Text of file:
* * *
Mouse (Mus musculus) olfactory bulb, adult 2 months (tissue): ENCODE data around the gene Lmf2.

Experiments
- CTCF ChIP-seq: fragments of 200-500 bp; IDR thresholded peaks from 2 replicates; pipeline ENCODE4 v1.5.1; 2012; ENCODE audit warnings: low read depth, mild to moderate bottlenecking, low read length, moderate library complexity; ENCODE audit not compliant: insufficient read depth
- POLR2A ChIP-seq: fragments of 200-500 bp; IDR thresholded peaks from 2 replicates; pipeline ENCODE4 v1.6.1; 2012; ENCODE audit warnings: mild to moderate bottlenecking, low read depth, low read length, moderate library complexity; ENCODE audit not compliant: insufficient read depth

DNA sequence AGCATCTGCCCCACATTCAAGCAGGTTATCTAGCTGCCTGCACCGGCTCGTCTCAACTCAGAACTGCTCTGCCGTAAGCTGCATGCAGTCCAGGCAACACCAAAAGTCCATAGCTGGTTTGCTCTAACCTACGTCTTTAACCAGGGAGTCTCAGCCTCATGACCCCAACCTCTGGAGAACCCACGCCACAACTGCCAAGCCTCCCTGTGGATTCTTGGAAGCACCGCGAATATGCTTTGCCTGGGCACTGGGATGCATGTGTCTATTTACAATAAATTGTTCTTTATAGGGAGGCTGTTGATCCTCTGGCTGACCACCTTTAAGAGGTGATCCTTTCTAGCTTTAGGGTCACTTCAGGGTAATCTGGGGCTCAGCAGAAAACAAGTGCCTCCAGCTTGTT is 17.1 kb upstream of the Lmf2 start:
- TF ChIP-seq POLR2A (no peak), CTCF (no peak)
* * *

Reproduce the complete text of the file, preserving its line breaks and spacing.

Mouse (Mus musculus) olfactory bulb, adult 2 months (tissue): ENCODE data around the gene Lmf2.

Experiments
- CTCF ChIP-seq: fragments of 200-500 bp; IDR thresholded peaks from 2 replicates; pipeline ENCODE4 v1.5.1; 2012; ENCODE audit warnings: low read depth, mild to moderate bottlenecking, low read length, moderate library complexity; ENCODE audit not compliant: insufficient read depth
- POLR2A ChIP-seq: fragments of 200-500 bp; IDR thresholded peaks from 2 replicates; pipeline ENCODE4 v1.6.1; 2012; ENCODE audit warnings: mild to moderate bottlenecking, low read depth, low read length, moderate library complexity; ENCODE audit not compliant: insufficient read depth

DNA sequence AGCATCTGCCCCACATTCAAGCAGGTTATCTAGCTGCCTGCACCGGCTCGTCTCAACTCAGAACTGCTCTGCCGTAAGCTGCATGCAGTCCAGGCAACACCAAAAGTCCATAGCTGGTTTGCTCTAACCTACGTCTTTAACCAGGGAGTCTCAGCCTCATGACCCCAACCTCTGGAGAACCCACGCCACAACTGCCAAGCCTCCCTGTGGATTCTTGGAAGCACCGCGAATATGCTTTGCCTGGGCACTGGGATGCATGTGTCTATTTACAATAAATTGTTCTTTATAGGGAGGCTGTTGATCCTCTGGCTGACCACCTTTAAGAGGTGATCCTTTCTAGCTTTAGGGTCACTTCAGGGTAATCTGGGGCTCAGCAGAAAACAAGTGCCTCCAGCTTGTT is 17.1 kb upstream of the Lmf2 start:
- TF ChIP-seq POLR2A (no peak), CTCF (no peak)